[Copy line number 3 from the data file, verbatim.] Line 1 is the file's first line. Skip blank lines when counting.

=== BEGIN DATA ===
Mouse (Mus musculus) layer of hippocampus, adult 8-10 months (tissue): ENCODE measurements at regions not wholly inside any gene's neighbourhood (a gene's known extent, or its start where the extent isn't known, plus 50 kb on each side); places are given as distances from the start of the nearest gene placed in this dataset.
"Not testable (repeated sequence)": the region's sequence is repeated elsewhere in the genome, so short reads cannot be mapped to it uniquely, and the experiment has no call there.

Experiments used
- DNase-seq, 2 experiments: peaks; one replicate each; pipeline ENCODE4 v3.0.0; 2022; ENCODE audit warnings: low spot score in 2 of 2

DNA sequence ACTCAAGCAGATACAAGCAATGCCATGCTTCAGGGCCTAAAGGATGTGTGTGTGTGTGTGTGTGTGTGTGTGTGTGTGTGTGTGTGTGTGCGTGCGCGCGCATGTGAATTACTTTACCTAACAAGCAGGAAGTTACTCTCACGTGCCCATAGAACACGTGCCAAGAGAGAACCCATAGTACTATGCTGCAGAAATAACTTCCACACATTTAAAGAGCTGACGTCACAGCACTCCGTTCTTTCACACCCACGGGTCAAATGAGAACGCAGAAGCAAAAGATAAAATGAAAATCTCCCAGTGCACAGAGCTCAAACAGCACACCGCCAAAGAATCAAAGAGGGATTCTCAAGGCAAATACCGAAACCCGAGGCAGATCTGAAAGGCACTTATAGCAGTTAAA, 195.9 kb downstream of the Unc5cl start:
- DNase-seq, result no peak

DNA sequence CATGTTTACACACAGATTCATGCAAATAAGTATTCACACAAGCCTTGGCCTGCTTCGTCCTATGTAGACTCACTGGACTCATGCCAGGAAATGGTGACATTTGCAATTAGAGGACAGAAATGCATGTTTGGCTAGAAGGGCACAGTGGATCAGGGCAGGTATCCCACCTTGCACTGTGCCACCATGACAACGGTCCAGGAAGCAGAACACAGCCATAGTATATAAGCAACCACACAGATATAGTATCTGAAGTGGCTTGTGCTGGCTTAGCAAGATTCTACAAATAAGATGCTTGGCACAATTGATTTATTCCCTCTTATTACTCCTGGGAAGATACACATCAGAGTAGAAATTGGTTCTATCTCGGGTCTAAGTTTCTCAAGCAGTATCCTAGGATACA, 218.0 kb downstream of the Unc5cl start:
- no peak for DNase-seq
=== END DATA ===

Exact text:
Experiments used